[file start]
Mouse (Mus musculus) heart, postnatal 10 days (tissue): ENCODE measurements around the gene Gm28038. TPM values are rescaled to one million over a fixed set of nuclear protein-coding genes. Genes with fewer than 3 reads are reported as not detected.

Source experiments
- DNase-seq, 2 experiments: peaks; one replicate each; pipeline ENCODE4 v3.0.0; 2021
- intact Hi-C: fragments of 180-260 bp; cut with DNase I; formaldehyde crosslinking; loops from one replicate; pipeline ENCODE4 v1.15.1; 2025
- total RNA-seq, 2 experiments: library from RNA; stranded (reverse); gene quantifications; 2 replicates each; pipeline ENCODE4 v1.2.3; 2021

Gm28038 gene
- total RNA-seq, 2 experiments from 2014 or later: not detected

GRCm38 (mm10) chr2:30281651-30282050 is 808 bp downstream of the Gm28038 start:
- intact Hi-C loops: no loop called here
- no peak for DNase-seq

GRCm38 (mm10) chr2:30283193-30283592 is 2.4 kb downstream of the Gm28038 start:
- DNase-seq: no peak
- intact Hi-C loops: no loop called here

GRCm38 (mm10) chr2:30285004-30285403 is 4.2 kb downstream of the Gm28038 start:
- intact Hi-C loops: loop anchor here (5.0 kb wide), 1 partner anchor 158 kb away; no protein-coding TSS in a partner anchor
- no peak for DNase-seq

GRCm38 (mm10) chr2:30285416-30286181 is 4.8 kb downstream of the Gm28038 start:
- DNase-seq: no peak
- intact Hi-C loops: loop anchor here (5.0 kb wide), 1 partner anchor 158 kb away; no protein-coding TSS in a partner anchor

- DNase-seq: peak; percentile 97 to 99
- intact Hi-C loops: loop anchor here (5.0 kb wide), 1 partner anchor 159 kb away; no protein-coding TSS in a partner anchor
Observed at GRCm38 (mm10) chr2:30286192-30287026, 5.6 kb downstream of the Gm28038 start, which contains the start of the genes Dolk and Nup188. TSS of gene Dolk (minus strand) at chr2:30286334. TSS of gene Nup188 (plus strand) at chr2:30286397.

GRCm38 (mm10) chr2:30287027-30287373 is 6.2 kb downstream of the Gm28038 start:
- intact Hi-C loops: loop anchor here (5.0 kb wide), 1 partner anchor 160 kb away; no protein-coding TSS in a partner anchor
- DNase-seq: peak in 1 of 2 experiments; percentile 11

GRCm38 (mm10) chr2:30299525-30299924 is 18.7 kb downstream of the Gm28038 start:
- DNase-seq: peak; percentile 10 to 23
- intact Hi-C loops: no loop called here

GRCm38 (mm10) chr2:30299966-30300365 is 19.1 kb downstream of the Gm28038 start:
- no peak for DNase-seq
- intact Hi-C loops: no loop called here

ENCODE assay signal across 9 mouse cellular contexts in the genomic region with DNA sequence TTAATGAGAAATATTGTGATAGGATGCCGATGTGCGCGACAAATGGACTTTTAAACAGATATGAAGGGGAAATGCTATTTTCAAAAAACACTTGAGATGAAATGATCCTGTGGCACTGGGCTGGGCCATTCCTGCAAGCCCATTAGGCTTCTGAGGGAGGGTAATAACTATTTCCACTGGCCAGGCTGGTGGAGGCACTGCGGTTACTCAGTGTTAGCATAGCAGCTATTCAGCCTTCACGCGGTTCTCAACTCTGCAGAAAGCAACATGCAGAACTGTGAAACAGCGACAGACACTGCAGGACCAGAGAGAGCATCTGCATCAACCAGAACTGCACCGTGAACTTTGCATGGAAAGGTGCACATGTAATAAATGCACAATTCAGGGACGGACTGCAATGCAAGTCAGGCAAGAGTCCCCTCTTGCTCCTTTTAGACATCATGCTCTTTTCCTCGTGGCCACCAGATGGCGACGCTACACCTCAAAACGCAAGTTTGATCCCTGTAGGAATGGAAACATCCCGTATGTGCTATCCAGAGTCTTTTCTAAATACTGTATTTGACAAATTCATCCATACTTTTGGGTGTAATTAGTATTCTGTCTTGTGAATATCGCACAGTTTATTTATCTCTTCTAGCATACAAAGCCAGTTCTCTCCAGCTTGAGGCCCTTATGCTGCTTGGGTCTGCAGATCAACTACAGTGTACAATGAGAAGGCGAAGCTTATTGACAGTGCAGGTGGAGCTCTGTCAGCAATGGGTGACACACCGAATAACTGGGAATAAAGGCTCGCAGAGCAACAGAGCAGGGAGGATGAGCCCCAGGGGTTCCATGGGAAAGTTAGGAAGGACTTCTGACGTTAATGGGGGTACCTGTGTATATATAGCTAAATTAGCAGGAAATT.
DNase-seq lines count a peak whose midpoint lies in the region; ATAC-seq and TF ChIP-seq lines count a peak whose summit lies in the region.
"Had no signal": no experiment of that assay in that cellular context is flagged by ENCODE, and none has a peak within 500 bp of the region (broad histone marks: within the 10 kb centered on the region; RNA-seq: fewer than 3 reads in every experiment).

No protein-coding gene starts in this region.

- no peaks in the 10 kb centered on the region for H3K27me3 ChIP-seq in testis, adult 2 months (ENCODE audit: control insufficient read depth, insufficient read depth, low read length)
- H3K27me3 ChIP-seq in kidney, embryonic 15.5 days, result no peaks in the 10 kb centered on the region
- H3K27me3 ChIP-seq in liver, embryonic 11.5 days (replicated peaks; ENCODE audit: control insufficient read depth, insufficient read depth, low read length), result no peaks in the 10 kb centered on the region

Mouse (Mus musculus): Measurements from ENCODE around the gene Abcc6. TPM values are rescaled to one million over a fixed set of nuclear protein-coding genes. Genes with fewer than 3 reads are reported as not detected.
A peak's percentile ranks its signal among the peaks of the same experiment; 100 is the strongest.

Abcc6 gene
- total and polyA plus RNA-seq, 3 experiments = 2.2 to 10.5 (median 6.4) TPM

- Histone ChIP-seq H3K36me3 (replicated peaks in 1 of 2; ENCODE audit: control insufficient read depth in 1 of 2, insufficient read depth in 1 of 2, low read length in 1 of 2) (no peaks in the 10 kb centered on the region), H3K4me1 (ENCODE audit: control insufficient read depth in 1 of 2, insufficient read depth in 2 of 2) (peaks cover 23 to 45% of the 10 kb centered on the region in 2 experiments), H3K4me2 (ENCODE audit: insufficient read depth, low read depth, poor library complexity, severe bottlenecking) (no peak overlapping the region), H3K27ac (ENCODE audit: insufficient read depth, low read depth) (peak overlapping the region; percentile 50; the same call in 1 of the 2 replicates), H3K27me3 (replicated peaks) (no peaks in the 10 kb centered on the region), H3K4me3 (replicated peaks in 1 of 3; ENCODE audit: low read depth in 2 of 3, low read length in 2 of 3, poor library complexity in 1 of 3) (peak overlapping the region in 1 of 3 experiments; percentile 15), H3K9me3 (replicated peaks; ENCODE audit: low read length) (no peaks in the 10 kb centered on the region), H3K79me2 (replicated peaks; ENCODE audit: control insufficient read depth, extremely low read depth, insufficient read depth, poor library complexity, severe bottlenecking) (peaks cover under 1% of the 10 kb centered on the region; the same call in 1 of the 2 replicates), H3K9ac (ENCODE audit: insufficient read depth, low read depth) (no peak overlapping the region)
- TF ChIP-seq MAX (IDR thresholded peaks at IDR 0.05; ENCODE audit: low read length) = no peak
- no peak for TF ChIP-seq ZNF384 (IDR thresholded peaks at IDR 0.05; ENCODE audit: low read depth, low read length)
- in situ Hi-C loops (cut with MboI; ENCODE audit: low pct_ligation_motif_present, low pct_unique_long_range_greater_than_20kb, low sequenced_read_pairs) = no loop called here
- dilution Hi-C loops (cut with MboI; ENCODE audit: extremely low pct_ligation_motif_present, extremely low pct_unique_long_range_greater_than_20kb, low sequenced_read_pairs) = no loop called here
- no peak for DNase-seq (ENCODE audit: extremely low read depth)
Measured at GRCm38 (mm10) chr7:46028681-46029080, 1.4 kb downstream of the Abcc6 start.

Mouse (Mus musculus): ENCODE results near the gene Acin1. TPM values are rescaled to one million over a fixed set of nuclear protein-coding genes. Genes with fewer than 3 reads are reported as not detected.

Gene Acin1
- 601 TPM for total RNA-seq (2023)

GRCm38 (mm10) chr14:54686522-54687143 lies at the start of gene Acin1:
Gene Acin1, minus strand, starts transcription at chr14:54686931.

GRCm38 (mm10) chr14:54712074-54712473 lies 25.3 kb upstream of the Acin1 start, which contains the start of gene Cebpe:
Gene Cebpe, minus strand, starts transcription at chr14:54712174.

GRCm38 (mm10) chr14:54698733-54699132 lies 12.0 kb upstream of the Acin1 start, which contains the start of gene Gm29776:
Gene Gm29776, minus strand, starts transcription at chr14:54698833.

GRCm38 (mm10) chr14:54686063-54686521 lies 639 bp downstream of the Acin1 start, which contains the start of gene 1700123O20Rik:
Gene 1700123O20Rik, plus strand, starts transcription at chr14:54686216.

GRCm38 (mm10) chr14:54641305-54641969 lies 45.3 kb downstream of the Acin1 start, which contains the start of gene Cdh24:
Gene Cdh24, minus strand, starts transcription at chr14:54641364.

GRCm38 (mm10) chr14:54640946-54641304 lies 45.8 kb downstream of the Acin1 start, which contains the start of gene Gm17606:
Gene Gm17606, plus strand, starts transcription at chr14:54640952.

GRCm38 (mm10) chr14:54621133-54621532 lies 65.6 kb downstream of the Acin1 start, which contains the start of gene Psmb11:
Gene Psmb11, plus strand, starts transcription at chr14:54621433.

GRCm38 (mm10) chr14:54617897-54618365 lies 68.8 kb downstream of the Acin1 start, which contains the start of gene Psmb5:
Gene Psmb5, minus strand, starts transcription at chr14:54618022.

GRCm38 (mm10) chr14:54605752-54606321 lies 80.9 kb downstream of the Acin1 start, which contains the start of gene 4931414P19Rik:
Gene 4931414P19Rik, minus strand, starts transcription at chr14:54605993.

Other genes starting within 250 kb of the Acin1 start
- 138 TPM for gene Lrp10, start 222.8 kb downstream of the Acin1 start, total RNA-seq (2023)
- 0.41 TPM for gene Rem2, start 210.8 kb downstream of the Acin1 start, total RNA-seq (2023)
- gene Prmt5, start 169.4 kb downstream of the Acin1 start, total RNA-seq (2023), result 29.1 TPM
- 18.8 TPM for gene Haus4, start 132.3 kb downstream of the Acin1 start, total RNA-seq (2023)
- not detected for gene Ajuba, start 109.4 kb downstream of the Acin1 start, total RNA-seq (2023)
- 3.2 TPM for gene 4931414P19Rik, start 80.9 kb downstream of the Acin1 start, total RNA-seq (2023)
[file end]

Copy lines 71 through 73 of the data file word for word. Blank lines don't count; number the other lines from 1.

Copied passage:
Other genes starting within 250 kb of the Acin1 start
- 138 TPM for gene Lrp10, start 222.8 kb downstream of the Acin1 start, total RNA-seq (2023)
- 0.41 TPM for gene Rem2, start 210.8 kb downstream of the Acin1 start, total RNA-seq (2023)